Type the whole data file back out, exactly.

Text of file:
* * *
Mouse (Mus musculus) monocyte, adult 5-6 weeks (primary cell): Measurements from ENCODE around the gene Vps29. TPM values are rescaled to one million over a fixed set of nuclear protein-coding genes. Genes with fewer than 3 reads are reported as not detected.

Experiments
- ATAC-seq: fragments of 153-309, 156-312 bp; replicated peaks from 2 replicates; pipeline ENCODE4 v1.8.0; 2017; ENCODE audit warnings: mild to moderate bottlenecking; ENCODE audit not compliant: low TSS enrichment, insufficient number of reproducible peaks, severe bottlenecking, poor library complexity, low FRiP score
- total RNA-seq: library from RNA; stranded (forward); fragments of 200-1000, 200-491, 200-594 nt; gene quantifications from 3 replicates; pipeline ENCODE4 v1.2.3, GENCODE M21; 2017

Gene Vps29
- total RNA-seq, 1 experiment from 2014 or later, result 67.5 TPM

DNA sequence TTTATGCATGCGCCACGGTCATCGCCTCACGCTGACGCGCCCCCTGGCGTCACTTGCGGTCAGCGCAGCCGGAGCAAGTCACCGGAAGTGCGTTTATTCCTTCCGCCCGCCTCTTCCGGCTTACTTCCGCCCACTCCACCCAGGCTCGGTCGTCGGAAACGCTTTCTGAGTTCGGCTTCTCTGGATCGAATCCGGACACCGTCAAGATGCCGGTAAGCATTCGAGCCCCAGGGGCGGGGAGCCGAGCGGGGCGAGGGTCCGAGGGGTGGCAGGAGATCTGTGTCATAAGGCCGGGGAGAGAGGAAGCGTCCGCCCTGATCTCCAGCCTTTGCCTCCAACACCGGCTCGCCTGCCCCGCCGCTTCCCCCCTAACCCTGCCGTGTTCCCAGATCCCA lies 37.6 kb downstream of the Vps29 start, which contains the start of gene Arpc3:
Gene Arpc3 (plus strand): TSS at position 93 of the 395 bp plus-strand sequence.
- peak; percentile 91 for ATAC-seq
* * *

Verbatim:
Mouse (Mus musculus) monocyte, adult 5-6 weeks (primary cell): Measurements from ENCODE around the gene Vps29. TPM values are rescaled to one million over a fixed set of nuclear protein-coding genes. Genes with fewer than 3 reads are reported as not detected.

Experiments
- ATAC-seq: fragments of 153-309, 156-312 bp; replicated peaks from 2 replicates; pipeline ENCODE4 v1.8.0; 2017; ENCODE audit warnings: mild to moderate bottlenecking; ENCODE audit not compliant: low TSS enrichment, insufficient number of reproducible peaks, severe bottlenecking, poor library complexity, low FRiP score
- total RNA-seq: library from RNA; stranded (forward); fragments of 200-1000, 200-491, 200-594 nt; gene quantifications from 3 replicates; pipeline ENCODE4 v1.2.3, GENCODE M21; 2017

Gene Vps29
- total RNA-seq, 1 experiment from 2014 or later, result 67.5 TPM

DNA sequence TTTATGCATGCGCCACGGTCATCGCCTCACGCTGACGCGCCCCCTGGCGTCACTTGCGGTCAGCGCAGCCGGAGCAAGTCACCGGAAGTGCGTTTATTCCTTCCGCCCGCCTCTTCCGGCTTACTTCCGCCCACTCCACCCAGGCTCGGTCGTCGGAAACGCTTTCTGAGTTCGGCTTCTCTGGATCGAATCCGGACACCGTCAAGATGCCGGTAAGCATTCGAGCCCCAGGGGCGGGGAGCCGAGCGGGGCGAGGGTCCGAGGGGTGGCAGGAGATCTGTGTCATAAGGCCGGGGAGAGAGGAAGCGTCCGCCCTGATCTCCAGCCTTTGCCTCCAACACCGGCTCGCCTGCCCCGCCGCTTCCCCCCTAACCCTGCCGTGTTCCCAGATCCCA lies 37.6 kb downstream of the Vps29 start, which contains the start of gene Arpc3:
Gene Arpc3 (plus strand): TSS at position 93 of the 395 bp plus-strand sequence.
- peak; percentile 91 for ATAC-seq